Unlike ACLs and bucket policies, IAM policies are targeted at IAM users/groups instead of S3 buckets and objects. Using an IAM policy, we can give an IAM user limited access to S3 resources (or any AWS service in general). The following is an example IAM policy:
This gives the IAM user assigned that policy read access to any object stored in the “examplebucket” S3 bucket as well as the ability to create and delete objects.
Note: The same tests for bucket policies are applied to IAM policies by the AWS Extender Burp extension; however, IAM user credentials must be supplied in this case.
The Intersection of Access Control Mechanisms
When more than one access control mechanism is applied, Amazon decides what to allow based on the union of all of them. For instance, if an IAM policy grants access to an object that a bucket policy denies, that object will not be accessible to the user as an explicit
DENY rule always takes precedence over an
ALLOW rule. And while any operation that does not have an appropriate
ALLOW rule set is rejected by default, a lot of misconfiguration issues can arise due to various mistakes and misunderstandings on the bucket owner’s part; sometimes leaking very sensitive data publicly
. It’s also worth noting that Amazon S3 does not have a concept of hidden or internal buckets. As you might imagine, this creates an inherent security problem of bucket name enumeration, so some may consider that when choosing bucket names.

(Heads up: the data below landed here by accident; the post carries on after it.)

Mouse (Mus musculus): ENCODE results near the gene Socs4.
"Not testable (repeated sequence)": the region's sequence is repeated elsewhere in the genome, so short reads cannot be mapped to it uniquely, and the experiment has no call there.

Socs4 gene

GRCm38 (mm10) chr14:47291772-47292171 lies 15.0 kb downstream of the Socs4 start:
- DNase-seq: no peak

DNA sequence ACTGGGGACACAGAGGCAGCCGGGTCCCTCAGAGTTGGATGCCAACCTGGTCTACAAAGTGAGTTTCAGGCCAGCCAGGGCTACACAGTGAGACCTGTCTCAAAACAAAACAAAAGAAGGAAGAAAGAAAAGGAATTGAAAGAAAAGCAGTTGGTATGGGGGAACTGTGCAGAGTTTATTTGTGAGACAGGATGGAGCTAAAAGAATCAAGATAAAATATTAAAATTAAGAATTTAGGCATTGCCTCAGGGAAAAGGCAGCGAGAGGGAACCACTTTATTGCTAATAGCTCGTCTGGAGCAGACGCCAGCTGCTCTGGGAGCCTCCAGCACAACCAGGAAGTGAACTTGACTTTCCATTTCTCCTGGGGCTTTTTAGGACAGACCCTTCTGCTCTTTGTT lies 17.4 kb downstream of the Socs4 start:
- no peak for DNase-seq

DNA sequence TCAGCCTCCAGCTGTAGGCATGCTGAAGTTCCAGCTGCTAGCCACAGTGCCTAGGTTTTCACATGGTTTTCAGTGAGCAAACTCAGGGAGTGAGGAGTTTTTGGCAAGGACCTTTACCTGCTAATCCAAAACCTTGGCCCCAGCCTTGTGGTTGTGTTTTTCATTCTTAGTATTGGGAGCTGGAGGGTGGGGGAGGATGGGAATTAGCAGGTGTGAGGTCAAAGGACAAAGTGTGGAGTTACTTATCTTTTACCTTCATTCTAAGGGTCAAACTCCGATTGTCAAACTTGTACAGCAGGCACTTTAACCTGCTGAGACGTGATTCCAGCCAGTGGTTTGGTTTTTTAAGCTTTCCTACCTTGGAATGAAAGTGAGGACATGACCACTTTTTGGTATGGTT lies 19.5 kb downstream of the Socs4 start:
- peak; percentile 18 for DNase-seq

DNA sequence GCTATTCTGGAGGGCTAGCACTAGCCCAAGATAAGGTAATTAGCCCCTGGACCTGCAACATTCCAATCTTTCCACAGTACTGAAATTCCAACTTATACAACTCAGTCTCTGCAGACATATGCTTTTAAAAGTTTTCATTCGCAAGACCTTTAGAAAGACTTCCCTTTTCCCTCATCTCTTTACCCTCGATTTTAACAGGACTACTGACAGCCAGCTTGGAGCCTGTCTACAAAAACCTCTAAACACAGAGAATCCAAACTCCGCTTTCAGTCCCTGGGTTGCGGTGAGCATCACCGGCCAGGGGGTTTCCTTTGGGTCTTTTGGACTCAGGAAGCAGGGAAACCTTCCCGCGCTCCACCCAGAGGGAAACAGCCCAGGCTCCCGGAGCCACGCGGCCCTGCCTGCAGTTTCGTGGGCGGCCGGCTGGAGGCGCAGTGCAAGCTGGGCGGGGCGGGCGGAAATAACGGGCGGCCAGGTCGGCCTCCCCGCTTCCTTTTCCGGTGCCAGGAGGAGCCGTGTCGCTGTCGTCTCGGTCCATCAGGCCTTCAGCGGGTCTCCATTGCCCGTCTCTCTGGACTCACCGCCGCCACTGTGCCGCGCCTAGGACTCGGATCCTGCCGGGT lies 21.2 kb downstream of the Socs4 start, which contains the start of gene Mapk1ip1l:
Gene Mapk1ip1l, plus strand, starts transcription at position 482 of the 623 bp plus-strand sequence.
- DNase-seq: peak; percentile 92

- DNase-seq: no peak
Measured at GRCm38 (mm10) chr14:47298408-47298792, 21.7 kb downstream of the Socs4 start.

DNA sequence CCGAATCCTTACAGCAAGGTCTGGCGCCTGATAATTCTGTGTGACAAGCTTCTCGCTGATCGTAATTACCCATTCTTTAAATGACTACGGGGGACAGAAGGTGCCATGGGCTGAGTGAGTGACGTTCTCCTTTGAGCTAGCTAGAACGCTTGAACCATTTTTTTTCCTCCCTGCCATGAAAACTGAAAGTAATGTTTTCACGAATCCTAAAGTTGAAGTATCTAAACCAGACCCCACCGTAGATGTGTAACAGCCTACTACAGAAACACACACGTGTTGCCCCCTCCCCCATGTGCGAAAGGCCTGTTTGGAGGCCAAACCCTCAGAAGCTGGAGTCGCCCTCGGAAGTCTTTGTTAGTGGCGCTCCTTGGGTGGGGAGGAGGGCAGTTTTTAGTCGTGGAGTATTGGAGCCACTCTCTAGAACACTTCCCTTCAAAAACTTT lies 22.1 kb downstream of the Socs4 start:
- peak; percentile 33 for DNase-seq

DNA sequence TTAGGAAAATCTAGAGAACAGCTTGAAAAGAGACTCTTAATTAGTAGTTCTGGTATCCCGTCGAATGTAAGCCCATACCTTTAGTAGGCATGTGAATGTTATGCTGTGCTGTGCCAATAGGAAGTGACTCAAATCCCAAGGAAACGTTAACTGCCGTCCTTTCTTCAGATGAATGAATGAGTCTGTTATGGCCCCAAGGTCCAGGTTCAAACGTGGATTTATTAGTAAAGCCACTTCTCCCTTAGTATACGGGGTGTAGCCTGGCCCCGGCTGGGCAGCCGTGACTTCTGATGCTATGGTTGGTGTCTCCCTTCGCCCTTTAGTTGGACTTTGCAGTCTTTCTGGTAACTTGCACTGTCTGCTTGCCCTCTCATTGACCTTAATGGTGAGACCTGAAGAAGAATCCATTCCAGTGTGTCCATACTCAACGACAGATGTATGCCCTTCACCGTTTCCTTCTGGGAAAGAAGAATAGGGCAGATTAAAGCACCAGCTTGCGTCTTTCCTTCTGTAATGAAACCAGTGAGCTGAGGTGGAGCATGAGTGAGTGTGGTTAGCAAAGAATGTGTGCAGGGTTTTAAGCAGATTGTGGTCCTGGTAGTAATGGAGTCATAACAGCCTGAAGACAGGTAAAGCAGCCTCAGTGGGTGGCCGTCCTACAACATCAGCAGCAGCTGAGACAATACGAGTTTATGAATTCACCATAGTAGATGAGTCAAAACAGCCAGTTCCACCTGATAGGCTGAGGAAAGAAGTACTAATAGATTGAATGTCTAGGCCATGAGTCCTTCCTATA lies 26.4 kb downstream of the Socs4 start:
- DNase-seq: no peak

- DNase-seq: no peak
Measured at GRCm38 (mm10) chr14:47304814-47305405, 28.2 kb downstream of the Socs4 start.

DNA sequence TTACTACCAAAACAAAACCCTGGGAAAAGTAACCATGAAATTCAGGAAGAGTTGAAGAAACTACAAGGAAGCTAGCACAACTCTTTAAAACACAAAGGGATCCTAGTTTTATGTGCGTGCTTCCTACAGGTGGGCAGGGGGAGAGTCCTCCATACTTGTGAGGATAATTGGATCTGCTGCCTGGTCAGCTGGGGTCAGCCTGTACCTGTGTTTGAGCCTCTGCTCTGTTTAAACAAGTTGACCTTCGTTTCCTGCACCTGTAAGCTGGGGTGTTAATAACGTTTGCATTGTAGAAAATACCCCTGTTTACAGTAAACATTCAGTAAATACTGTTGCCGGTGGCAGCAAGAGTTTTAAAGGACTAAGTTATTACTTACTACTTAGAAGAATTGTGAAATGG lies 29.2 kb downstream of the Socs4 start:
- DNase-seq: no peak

EC2 Metadata IP
AWS provides instance metadata for EC2 instances via a private HTTP interface only accessible to the virtual server itself. While this does not have any significance from an external perspective, it can however be a valuable feature to leverage in SSRF related attacks. The categories of metadata are exposed to all EC2 instances via the following URL:
We commonly find that image and PDF rendering endpoints such as wkhtmltopdf are susceptible to attacks such as this. If user generated content is used in conjunction with these utilities, it can be used as a vector to access this data.
AWS provides the capability to fully manage authentication of application users via Cognito authentication. This can be integrated with large identity providers like Google, Facebook, Twitter, and custom interfaces as well. This functionality also supports access for anonymous access where anyone can request an access token.
Penetration testers should be aware of this behavior and be able to test for such cases. Our plugin has the capability to test for unauthenticated access when an identity pool is discovered in proxy traffic, however penetration testers should not rely on this scenario for test coverage. Identity pool IDs may often be encoded in token requests sent to
cognito-identity.amazonaws.com. Awareness of this behavior is a critical first step to verifying unauthenticated Cognito access. In such situations the plugin can be forced to make the test case by sending the extracted pool ID to any request parameter to allow the plugin to detect it.
Other Cloud Services
Many of the behavior described so far in this series applies to the other major cloud services such as Google and Azure. In part 3 we will look at more examples of those and how they can be tested as well. Please check back shortly!